Clive Doucet: Philibert Goes to Heaven A Story from Clive Doucet's new collection, The Priest's Boy, from Black Moss Press Clive Doucet: My father was a priest's boy in Chimney Corners, Cape Breton, during the great depression. In those days, it was the custom in Cape Breton and in many other parts of Canada for the parish priest to take on a de? serving t)oy to live at the pres? bytery and assist the priest with early morning mass. It was a coveted position as often the priest was the only university-educated man in the village, and he was able to tutor the t)oy for the provincial exams. In my father's village, the teaching abilities of the priest in Latin, math, literature, and music were such that a young man was virtually as? sured of acceptance at univer? sity if he was chosen to serve as the priest's boy. My father went on to St. Fran? cis Xavier, the University of Toronto, and the London School of Economics, and many other boys from this same remote Acadian village also went on to distinguished academic and professional careers because of their own talents, and because of the assistance of exceptional men like Father DeCoste. As a young boy in my father's house my heroes were the country priests of Cape Breton. Men who became national figures in the Co? operative movement like Moses Coady and Jimmy Tompkins, and priests who were never known beyond the borders of their own small parishes, men like Father Aloysius DeCoste and Archie McClellan. The great depression was an agonising, and also a tremendously vi? brant time in Cape Breton. Families were large and poor. Much of the economy was barter. The land was worked from one end of the is? land to the other. People had to farm and fish and lumber for them? selves. There were no supermarkets and few stores. It was during this time that the entire institutional structure which now governs the fishing industry, banking and fanning, was invented through the Co? operative movement. I have long wanted to write about this period. It deserves grand, sweeping strokes and "soon to be a major motion picture" branded across the cover. Perhaps someone else will write this novel but it won't be me, for every time that I tried this brash approach, the sto? ries seem to cry out against it, as if I were creating a lie. Whereas these little stories were as easy to write as taking snapshots with an old Brownie camera. The canvas is not grand. The stories are about one small, isolated village, told through the eyes of the people who lived there: Philibert, the village matchmaker, the hotel keeper, Albert a Didier, David Bou? dreau, the priest's boy, and Father Aucoin. The stories are not about perfection, nor are they particularly nostalgic, but they are trium? phant, triumphant in the sense of people meeting adversity with cou? rage and intelligence, of people refusing to be defeated. NOW AT 229 Kings Road SYDNEY Motor Cycle Shop 539-7644 • 539-1730 Power Philibert Goes to Heaven Did you ever notice that people remember failure better than success? Wherever I go, it's always the same story. Wonderful goes with the meat and potatoes, failure with dessert. The soup has barely hit the table and I'm told that the eldest son has just married a lovely girl. It was a marriage hke no other. The bride looked wonderful. She was dressed all in white. The groom was as handsome as could be. We finish the soup with the mother's eyes glistening at thoughts of her son's marriage. The soup is cleared away. Monsieur tells me that he had a fine harvest this year. The bam is full of dry, sweet-smelUng hay. He received a good price for his summer catde. The Mrs. nods her head in agreement when her husband speaks and we all eat our meat and potatoes to the tune of a farm report. Then the dessert arrives. The husband leaves the room and the Mrs. tells me with deep regret in her voice that her first husband, a tall, handsome man, was drowned in a storm, not a mile from the harbour. Her sec? ond husband drinks too much, that's why the kitchen is painted blue instead of white. When he gets one drink in him, he can't seem to stop until the bottle's gone. Then, there's the daughter who went to the Boston States. Her mother did not want her to go. They had an argument. She had an operation last year, but the Mrs. doesn't know what it was for, the daughter never writes. It's these stories that the Mrs. dwells on like beautiful stones, she can never stop polishing. The tragedies vary, but not the love of them. My old friend. Marcel Boudreau, has six sons. One of them works in Ottawa. One is a doctor. Another runs the saw mill at Margaree Forks. Another has a big fishing boat in Cheticamp and makes more money than you can imagine. The fifth is a great fiddler. They are all busy, successful men. Their houses are full of comings and goings. Marcel has their pictures hanging on the wall. Pic? tures of his boys graduating, pictures of the boys getting mar? ried, pictures of the grandchildren but who does he talk about? It's always the youngest, Daniel, the one who ran away. I can see Marcel now. He will sigh and look at the faded picture of Daniel in the surplice of an altar boy. Then he will say, "but Daniel was the smartest." Then he will sigh again, and say, "even Father Aucoin said he was the smartest." Marcel blames himself, that's who he grieves over, the young? est. Daniel was only five when his mother died. He never got over her death. He didn't fit in at the presbytery. He and Father Aucoin didn't get along. Daniel could never do anything right. It was comical, really, because they were alike as two peas in a pod. I could see Daniel being exactly the same type of priest as • Ultra-low fust gear for heavy loads • Wide-ratio 5-speed transmission with reverse • 282cc single-cylinder air-cooled 4-stiDke engine CrRX3004X4) ??J'ij''lngrahams United Fabrics, wallpaper, paint, custom draperies, blinds, dressmaking PFAFF SEWING MACHINES Perfect for the '1 person who loves to sew ATTENTION QUILTERS: Ever Expanding Variety of US Cotton Quilting Fabrics Available 213 Commercial Street NORTH SYDNEY. NS B2A 1B5 (902) 794-4536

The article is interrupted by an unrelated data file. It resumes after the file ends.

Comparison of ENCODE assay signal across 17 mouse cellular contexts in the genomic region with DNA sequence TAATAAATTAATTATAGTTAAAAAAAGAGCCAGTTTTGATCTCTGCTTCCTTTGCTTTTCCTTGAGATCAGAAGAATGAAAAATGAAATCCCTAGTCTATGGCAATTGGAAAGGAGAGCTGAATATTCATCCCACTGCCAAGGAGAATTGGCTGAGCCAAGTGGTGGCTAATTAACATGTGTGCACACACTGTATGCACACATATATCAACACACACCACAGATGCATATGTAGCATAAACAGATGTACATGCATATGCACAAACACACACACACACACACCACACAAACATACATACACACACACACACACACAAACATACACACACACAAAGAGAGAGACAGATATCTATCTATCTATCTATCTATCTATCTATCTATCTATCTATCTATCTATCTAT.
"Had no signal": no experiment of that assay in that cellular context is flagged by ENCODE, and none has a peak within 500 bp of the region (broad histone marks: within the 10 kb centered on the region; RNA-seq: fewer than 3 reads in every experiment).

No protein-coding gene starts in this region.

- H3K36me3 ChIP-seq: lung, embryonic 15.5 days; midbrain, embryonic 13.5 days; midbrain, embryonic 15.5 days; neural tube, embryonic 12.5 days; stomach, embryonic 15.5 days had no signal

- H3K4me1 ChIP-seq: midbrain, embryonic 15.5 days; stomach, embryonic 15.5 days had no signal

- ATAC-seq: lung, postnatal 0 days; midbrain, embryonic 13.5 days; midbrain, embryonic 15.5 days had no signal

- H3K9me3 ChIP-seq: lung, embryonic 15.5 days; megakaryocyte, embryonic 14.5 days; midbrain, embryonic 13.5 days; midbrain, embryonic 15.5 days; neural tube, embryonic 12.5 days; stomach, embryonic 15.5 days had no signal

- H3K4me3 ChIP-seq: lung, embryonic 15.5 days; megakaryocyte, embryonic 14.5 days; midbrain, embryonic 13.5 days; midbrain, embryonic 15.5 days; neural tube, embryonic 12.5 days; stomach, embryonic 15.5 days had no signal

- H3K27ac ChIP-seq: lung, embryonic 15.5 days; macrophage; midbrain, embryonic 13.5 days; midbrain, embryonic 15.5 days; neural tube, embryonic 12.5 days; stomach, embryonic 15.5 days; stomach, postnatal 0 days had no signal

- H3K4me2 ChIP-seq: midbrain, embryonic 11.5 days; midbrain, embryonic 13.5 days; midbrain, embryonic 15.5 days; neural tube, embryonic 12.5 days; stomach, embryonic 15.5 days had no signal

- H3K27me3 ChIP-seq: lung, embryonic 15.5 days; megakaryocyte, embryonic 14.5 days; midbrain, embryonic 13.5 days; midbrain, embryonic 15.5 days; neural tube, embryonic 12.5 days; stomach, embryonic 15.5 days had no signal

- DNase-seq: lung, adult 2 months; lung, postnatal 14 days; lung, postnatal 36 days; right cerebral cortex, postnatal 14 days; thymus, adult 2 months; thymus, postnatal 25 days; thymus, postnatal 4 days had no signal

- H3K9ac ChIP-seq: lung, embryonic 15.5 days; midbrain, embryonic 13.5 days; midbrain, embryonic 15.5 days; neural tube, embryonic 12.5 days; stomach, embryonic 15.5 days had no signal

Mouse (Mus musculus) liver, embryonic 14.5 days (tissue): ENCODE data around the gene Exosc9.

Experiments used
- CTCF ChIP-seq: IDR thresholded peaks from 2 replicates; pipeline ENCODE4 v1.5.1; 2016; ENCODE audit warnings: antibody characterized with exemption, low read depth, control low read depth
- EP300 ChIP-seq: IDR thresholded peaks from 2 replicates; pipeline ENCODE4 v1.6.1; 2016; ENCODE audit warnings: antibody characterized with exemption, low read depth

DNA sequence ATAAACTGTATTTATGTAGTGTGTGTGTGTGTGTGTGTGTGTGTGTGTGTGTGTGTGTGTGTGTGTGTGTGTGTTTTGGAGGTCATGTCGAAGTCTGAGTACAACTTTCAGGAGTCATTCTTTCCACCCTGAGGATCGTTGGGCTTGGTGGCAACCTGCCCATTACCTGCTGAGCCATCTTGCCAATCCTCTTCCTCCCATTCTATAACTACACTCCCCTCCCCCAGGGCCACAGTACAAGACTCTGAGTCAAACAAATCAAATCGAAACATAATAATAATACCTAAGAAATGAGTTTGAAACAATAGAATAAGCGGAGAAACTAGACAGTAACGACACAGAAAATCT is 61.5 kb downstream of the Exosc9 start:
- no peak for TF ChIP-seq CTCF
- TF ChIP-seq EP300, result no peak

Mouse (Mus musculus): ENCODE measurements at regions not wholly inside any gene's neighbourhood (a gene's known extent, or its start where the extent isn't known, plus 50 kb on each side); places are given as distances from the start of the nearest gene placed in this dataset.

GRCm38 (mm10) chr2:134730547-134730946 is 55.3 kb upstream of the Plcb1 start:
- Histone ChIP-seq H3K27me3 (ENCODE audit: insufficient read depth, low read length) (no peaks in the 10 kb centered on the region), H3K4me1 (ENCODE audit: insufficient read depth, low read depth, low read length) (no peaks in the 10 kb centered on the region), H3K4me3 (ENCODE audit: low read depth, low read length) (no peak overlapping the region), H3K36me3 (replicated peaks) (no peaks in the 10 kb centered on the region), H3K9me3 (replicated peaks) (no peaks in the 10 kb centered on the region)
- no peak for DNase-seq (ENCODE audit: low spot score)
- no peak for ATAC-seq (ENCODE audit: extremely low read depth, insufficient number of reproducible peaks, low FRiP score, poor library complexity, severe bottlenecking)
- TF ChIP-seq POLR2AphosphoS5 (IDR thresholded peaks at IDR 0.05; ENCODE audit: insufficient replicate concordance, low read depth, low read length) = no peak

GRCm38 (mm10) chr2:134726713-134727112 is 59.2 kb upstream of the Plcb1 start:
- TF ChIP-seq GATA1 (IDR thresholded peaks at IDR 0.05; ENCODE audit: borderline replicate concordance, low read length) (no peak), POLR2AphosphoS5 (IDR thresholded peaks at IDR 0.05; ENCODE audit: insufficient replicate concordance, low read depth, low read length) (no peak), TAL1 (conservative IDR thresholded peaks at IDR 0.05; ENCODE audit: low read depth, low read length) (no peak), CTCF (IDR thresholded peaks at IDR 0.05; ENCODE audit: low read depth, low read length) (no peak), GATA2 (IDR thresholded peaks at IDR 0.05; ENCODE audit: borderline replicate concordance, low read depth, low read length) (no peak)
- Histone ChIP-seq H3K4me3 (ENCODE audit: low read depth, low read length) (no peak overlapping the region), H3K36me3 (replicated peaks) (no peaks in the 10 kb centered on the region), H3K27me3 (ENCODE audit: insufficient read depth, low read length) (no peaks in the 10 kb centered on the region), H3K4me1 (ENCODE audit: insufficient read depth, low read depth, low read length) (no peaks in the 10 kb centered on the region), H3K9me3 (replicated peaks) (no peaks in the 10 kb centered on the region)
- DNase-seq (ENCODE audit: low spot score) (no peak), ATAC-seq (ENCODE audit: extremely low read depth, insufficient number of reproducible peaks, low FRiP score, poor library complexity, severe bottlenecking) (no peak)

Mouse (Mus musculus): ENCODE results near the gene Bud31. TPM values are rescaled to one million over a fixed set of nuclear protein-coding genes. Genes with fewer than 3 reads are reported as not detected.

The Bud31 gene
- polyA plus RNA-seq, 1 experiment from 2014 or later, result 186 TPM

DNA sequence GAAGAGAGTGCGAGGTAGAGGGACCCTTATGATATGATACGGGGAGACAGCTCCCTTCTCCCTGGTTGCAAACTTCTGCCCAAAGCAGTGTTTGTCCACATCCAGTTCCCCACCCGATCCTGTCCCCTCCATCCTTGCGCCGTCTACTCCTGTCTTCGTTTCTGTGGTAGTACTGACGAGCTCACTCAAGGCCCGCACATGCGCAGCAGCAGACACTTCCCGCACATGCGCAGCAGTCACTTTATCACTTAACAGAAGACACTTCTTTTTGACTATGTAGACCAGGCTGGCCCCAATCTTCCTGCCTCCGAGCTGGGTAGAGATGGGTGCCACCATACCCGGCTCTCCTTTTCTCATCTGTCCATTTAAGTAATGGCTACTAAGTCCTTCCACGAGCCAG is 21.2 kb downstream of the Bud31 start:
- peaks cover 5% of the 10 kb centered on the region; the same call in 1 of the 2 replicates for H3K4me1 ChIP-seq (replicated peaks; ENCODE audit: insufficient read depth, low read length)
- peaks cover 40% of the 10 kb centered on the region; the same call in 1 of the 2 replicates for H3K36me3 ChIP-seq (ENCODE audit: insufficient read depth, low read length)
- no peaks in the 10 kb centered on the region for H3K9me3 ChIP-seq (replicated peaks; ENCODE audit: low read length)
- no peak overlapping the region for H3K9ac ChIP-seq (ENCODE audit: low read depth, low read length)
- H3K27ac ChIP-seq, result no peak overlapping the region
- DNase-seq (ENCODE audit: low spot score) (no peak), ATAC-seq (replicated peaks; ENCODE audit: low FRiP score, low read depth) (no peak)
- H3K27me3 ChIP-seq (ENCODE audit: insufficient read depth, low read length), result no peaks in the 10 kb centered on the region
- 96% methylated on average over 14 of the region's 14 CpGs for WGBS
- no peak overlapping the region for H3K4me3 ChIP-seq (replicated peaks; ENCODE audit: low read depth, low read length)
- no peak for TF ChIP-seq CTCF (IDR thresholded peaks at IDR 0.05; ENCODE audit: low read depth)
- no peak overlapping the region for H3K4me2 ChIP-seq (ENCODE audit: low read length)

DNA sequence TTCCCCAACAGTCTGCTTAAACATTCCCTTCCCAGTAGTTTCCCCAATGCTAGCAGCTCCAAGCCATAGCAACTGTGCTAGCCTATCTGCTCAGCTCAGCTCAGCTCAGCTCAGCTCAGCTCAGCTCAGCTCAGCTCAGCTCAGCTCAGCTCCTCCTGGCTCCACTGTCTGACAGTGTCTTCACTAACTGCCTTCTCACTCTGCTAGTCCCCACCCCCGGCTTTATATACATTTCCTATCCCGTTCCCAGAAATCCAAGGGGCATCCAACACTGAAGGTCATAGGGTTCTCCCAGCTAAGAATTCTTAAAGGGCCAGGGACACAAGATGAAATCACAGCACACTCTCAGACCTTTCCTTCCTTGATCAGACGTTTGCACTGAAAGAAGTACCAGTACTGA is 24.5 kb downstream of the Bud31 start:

Cape Breton's Magazine